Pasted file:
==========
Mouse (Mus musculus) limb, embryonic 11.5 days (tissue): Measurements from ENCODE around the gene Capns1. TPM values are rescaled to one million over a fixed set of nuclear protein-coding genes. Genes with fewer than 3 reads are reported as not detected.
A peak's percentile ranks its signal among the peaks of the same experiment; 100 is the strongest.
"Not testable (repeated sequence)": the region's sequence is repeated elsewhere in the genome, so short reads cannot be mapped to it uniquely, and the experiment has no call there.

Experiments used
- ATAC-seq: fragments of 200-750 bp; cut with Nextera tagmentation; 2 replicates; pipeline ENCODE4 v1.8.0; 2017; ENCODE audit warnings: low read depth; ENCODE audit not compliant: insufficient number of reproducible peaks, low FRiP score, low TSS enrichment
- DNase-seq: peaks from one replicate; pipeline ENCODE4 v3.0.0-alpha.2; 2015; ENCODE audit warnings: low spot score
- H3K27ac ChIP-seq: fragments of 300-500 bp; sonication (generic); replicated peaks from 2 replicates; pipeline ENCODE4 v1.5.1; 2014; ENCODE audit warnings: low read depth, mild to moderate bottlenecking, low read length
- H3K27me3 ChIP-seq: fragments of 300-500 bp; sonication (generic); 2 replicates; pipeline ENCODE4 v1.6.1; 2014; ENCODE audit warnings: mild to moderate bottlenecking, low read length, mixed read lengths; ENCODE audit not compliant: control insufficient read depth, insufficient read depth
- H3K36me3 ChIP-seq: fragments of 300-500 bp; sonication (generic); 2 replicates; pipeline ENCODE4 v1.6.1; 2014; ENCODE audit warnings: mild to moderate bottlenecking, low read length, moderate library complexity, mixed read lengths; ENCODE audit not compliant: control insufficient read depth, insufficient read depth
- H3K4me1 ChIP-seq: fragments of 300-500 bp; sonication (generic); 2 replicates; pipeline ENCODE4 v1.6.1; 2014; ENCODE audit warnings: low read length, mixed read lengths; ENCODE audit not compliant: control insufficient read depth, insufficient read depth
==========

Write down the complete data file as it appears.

Mouse (Mus musculus) limb, embryonic 11.5 days (tissue): Measurements from ENCODE around the gene Capns1. TPM values are rescaled to one million over a fixed set of nuclear protein-coding genes. Genes with fewer than 3 reads are reported as not detected.
A peak's percentile ranks its signal among the peaks of the same experiment; 100 is the strongest.
"Not testable (repeated sequence)": the region's sequence is repeated elsewhere in the genome, so short reads cannot be mapped to it uniquely, and the experiment has no call there.

Experiments used
- ATAC-seq: fragments of 200-750 bp; cut with Nextera tagmentation; 2 replicates; pipeline ENCODE4 v1.8.0; 2017; ENCODE audit warnings: low read depth; ENCODE audit not compliant: insufficient number of reproducible peaks, low FRiP score, low TSS enrichment
- DNase-seq: peaks from one replicate; pipeline ENCODE4 v3.0.0-alpha.2; 2015; ENCODE audit warnings: low spot score
- H3K27ac ChIP-seq: fragments of 300-500 bp; sonication (generic); replicated peaks from 2 replicates; pipeline ENCODE4 v1.5.1; 2014; ENCODE audit warnings: low read depth, mild to moderate bottlenecking, low read length
- H3K27me3 ChIP-seq: fragments of 300-500 bp; sonication (generic); 2 replicates; pipeline ENCODE4 v1.6.1; 2014; ENCODE audit warnings: mild to moderate bottlenecking, low read length, mixed read lengths; ENCODE audit not compliant: control insufficient read depth, insufficient read depth
- H3K36me3 ChIP-seq: fragments of 300-500 bp; sonication (generic); 2 replicates; pipeline ENCODE4 v1.6.1; 2014; ENCODE audit warnings: mild to moderate bottlenecking, low read length, moderate library complexity, mixed read lengths; ENCODE audit not compliant: control insufficient read depth, insufficient read depth
- H3K4me1 ChIP-seq: fragments of 300-500 bp; sonication (generic); 2 replicates; pipeline ENCODE4 v1.6.1; 2014; ENCODE audit warnings: low read length, mixed read lengths; ENCODE audit not compliant: control insufficient read depth, insufficient read depth